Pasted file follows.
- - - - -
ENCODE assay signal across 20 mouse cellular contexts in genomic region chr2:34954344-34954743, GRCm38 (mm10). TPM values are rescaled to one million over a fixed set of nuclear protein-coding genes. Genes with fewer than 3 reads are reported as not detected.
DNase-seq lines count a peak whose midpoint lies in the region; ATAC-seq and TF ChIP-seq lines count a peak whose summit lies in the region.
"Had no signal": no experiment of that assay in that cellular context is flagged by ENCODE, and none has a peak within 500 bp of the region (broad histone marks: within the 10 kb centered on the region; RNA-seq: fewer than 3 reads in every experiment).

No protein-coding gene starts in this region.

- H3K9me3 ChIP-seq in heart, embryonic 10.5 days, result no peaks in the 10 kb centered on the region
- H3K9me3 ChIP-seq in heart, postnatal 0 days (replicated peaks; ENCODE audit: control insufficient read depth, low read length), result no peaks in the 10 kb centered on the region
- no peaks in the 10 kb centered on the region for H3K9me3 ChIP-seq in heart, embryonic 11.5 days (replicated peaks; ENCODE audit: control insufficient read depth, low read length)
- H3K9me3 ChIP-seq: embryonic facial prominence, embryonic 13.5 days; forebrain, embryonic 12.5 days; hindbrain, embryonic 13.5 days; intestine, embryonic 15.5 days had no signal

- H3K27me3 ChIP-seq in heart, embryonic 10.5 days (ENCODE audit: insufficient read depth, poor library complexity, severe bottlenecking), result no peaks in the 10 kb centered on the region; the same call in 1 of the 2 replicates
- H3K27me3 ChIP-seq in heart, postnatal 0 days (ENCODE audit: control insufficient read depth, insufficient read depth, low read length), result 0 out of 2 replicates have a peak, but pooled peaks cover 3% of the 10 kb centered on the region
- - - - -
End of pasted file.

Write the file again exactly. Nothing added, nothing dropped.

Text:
ENCODE assay signal across 20 mouse cellular contexts in genomic region chr2:34954344-34954743, GRCm38 (mm10). TPM values are rescaled to one million over a fixed set of nuclear protein-coding genes. Genes with fewer than 3 reads are reported as not detected.
DNase-seq lines count a peak whose midpoint lies in the region; ATAC-seq and TF ChIP-seq lines count a peak whose summit lies in the region.
"Had no signal": no experiment of that assay in that cellular context is flagged by ENCODE, and none has a peak within 500 bp of the region (broad histone marks: within the 10 kb centered on the region; RNA-seq: fewer than 3 reads in every experiment).

No protein-coding gene starts in this region.

- H3K9me3 ChIP-seq in heart, embryonic 10.5 days, result no peaks in the 10 kb centered on the region
- H3K9me3 ChIP-seq in heart, postnatal 0 days (replicated peaks; ENCODE audit: control insufficient read depth, low read length), result no peaks in the 10 kb centered on the region
- no peaks in the 10 kb centered on the region for H3K9me3 ChIP-seq in heart, embryonic 11.5 days (replicated peaks; ENCODE audit: control insufficient read depth, low read length)
- H3K9me3 ChIP-seq: embryonic facial prominence, embryonic 13.5 days; forebrain, embryonic 12.5 days; hindbrain, embryonic 13.5 days; intestine, embryonic 15.5 days had no signal

- H3K27me3 ChIP-seq in heart, embryonic 10.5 days (ENCODE audit: insufficient read depth, poor library complexity, severe bottlenecking), result no peaks in the 10 kb centered on the region; the same call in 1 of the 2 replicates
- H3K27me3 ChIP-seq in heart, postnatal 0 days (ENCODE audit: control insufficient read depth, insufficient read depth, low read length), result 0 out of 2 replicates have a peak, but pooled peaks cover 3% of the 10 kb centered on the region